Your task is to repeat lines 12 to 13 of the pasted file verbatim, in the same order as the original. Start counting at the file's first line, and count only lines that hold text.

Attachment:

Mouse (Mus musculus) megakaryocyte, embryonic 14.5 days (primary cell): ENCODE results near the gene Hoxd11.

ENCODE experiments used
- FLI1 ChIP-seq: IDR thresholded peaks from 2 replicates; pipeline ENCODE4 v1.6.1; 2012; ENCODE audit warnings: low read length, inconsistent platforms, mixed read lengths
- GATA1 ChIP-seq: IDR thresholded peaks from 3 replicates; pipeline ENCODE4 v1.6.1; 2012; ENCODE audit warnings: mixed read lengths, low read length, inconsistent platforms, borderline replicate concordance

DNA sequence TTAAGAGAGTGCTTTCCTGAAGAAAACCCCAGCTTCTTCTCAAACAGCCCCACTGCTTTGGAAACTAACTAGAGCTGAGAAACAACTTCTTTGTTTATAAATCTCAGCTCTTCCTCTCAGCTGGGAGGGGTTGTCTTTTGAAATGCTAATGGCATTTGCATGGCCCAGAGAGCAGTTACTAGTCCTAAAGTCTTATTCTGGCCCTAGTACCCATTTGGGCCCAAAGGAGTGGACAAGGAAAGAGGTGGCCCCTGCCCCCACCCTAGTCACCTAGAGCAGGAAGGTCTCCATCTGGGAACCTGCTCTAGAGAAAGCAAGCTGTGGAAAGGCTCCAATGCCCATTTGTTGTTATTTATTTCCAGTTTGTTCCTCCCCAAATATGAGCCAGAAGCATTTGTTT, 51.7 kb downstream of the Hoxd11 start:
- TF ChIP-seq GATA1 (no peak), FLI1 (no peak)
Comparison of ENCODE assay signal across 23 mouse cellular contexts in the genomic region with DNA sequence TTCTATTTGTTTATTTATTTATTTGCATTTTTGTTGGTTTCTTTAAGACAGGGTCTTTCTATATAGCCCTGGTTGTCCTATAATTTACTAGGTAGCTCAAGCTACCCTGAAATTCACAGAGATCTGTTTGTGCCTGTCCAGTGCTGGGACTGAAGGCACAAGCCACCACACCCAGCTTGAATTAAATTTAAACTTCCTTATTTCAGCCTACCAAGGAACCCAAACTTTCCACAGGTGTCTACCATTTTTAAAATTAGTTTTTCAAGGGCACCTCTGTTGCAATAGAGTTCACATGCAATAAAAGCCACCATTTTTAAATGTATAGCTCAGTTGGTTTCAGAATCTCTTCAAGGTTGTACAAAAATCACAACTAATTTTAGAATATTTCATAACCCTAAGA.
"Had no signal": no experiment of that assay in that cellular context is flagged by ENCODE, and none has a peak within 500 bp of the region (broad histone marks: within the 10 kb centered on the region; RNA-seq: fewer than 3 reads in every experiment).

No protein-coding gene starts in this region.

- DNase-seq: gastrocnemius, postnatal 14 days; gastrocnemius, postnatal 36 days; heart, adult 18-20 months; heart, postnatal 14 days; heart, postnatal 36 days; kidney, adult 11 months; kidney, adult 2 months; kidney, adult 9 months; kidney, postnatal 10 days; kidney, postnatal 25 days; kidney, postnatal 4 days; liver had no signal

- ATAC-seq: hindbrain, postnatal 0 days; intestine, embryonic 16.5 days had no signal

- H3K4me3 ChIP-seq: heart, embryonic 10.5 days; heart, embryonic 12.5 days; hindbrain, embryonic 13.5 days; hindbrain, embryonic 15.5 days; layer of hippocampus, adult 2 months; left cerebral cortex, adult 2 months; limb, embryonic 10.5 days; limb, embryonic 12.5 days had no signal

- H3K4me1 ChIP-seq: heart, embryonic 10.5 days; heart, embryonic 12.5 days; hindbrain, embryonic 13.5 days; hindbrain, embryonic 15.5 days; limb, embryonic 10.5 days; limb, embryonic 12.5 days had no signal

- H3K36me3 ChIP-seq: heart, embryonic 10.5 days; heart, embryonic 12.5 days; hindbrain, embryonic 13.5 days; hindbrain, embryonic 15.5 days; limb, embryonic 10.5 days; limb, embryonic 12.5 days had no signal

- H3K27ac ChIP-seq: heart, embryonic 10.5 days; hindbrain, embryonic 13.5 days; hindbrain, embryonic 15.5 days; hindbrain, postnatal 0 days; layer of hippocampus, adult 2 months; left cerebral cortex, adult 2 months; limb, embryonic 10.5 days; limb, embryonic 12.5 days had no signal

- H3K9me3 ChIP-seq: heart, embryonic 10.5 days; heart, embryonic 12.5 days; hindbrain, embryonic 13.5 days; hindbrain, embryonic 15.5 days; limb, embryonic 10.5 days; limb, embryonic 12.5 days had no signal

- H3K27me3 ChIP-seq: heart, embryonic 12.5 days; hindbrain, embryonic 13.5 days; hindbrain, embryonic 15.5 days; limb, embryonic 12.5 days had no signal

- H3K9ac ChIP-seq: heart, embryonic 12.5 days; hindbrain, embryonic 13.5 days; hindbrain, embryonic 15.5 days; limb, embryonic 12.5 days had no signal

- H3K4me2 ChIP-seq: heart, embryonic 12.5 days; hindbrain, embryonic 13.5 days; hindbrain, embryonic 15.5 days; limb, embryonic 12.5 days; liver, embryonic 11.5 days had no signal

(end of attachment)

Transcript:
- H3K4me3 ChIP-seq: heart, embryonic 10.5 days; heart, embryonic 12.5 days; hindbrain, embryonic 13.5 days; hindbrain, embryonic 15.5 days; layer of hippocampus, adult 2 months; left cerebral cortex, adult 2 months; limb, embryonic 10.5 days; limb, embryonic 12.5 days had no signal

- H3K4me1 ChIP-seq: heart, embryonic 10.5 days; heart, embryonic 12.5 days; hindbrain, embryonic 13.5 days; hindbrain, embryonic 15.5 days; limb, embryonic 10.5 days; limb, embryonic 12.5 days had no signal